6

Thereafter, in September of 1954, appellant was again classified 1-A by the Local Board. A hearing was granted him on October 11, 1954, at which time he claimed exemption both as a minister and as a conscientious objector, stating that he had become a pioneer minister on September 1, 1954. (Later, however, he conceded that he had ceased being a pioneer minister at the end of October 1954, asserting that he had to do so to earn a secular income.) The Local Board declined to disturb its 1-A classification, and appellant took his case to the Appeal Board. The latter, as before, submitted the file to the Justice Department for recommendation, and again its hearing officer recommended that the conscientious objector claim be denied for lack of sincerity. The Department approved the recommendation and so advised the Appeal Board. Appellant's 1-A classification was continued. As already stated appellant refused induction, was again indicted, and this time was convicted.

7

His contention here is that the Appeal Board's denial to him of a conscientious objector status, and the recommendation by the Department of Justice of such action, were without basis in fact or law. He appears to concede that there was a factual basis for denying him the 4-D classification (that of a minister of student rests his case chiefly on Dickinson v. United States, 346 U.S. 389, 74 S.Ct. 152, 98 L.Ed. 132.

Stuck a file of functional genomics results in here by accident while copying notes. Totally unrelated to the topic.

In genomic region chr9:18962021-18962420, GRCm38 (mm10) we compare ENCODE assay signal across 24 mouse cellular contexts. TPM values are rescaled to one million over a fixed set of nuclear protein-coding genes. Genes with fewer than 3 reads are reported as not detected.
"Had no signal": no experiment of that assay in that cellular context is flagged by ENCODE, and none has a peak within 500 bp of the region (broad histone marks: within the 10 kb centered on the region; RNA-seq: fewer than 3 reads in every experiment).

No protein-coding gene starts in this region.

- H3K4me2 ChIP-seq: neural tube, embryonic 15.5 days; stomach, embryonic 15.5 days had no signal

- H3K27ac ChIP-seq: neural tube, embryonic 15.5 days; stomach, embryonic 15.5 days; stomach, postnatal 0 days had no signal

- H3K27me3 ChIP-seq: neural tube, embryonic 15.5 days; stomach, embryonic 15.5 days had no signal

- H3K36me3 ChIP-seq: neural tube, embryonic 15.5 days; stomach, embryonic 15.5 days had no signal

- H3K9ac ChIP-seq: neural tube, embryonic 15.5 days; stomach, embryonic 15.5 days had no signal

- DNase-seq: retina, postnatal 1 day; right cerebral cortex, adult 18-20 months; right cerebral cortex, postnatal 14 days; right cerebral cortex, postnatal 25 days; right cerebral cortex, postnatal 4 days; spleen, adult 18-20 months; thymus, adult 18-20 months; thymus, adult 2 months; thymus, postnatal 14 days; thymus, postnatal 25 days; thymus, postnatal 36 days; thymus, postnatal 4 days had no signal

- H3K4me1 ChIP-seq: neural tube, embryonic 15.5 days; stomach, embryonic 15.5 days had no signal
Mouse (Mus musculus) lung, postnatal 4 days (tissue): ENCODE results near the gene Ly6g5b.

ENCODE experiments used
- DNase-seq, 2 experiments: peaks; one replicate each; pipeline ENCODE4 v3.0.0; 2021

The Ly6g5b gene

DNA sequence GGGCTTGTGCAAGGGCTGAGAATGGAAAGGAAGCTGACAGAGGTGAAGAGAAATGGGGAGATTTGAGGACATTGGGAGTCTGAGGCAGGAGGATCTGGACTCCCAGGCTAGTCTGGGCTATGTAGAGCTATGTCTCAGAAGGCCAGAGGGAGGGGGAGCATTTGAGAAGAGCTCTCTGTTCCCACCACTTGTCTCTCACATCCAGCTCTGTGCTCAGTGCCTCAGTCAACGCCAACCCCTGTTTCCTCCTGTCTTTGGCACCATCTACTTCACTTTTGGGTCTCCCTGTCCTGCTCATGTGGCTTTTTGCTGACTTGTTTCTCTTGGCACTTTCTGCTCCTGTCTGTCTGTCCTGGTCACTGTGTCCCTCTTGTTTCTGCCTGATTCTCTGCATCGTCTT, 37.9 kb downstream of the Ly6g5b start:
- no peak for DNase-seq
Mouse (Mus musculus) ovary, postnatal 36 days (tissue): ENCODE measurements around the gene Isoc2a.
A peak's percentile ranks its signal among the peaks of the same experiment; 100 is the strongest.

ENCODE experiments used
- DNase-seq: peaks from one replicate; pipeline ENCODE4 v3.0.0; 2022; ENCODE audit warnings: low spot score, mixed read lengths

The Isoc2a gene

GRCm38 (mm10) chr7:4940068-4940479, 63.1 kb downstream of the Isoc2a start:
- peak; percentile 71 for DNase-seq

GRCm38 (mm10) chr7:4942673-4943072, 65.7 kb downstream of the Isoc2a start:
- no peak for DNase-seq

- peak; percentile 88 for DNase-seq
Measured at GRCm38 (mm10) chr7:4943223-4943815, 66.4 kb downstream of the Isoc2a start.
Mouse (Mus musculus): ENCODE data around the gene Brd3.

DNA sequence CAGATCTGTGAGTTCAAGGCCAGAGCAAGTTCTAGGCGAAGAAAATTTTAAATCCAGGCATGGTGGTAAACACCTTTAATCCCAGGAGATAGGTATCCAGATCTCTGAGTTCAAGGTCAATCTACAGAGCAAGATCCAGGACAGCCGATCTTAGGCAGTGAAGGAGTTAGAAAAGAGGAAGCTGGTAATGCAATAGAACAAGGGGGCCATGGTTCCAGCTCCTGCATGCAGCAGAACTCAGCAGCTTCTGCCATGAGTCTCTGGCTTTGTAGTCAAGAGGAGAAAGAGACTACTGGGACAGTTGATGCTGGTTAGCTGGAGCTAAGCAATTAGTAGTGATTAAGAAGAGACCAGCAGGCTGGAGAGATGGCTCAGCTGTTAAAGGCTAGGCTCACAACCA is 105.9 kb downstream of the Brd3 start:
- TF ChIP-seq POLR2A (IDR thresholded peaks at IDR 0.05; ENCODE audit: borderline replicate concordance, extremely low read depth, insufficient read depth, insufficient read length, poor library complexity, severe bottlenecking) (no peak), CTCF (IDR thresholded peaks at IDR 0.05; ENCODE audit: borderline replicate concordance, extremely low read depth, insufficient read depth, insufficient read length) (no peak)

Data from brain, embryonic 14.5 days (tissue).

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8

The Dickinson case is not in point. The subject considered there was the claim of exemption as a minister, not as a conscientious objector. The distinction between these situations has been clearly developed in the recent case of Witmer v. United States, 348 U.S. 375, 75 S.Ct. 392, 396, 99 L.Ed. 428. There the Court, 348 U.S. at page 381, 75 S.Ct. at page 396 of its opinion, observed that in Dickinson 'the registrant made out his prima facie case by means of objective facts-- he was a 'regular or duly ordained minister of religion.' Here the registrant cannot make out a prima facie case from objective facts alone, because the ultimate question in conscientious objector cases is the sincerity of the registrant in objecting, on religious grounds, to participation in war in any form. In these cases, objective facts are relevant only insofar as they help in determining the sincerity of the registrant in his claimed belief, purely a subjective question. In conscientious objector cases, therefore, any fact which casts doubt on the veracity of the registrant is relevant. It is 'affirmative evidence * * * that a registrant has not painted a complete or accurate picture * * *.' Dickinson v. United States, supra, 346 U.S. at page 396, 74 S.Ct. at page 157.' In conclusion the Court in Witmer observed (348 U.S. at page 383, 75 S.Ct. at page 396) that 'with due regard for the policy of Congress, which was to make review within the Selective Service System final in all cases where there was conflicting evidence or where two inferences could be drawn from the same testimony, we cannot hold that petitioner was wrongfully denied the conscientious objector classification.'

9

The judgment is affirmed.